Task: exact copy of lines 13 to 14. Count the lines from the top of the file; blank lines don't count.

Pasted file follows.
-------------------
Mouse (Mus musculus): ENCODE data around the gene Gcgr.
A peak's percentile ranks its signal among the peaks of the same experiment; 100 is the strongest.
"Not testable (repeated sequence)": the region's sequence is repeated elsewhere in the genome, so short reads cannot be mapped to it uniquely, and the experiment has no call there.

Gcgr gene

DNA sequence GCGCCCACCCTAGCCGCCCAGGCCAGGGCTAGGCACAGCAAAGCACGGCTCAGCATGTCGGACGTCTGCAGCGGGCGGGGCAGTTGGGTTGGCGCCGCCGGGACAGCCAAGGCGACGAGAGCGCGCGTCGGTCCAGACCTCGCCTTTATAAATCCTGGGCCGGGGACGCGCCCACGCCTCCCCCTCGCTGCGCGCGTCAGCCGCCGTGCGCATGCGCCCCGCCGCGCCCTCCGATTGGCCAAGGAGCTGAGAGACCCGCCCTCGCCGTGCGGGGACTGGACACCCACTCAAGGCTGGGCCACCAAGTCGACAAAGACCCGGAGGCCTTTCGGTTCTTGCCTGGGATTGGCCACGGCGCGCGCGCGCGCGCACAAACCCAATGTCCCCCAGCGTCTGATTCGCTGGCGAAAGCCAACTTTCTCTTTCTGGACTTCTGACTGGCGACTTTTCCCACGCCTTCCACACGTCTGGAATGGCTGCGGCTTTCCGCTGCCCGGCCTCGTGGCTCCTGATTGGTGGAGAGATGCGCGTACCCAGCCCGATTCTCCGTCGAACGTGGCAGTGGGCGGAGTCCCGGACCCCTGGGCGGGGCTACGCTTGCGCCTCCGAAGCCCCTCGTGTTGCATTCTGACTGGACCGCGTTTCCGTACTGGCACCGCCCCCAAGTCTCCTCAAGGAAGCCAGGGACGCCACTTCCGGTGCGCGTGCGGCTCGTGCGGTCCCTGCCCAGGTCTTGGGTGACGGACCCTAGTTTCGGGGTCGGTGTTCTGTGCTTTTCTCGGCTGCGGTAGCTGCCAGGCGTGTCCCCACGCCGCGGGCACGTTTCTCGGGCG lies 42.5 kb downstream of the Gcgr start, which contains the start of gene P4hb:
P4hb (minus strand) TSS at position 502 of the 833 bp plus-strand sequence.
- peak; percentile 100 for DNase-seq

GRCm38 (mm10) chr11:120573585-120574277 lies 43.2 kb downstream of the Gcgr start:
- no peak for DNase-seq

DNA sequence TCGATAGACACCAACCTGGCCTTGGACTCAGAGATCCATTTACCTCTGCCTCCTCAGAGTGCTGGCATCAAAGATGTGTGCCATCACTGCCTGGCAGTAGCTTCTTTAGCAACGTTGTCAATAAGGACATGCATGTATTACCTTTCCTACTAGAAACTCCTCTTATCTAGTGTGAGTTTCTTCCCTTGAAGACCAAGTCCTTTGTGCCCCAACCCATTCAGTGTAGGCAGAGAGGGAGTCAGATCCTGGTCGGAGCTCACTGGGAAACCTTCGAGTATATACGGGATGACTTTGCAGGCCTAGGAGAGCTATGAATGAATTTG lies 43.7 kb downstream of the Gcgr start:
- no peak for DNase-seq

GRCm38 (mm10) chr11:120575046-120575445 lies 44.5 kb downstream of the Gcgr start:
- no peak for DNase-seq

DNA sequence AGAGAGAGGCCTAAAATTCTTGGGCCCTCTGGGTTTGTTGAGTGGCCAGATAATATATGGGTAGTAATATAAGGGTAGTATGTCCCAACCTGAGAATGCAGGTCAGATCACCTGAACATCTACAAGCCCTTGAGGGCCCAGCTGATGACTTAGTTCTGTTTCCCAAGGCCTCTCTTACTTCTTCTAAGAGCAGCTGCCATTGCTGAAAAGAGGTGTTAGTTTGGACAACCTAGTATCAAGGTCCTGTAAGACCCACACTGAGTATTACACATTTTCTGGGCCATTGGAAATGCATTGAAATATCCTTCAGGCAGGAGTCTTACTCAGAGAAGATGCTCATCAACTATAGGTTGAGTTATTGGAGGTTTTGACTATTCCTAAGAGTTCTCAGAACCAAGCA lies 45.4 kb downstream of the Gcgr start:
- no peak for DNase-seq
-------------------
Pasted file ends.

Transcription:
- no peak for DNase-seq

DNA sequence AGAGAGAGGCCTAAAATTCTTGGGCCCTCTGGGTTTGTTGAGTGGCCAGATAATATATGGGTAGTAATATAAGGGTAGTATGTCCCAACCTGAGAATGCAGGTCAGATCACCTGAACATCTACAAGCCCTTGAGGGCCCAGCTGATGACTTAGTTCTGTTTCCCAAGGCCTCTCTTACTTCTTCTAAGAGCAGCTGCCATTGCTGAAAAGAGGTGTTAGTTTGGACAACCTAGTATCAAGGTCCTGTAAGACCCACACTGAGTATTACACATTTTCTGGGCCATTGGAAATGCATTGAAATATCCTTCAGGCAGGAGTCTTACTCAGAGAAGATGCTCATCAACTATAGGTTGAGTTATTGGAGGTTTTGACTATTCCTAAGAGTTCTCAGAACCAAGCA lies 45.4 kb downstream of the Gcgr start: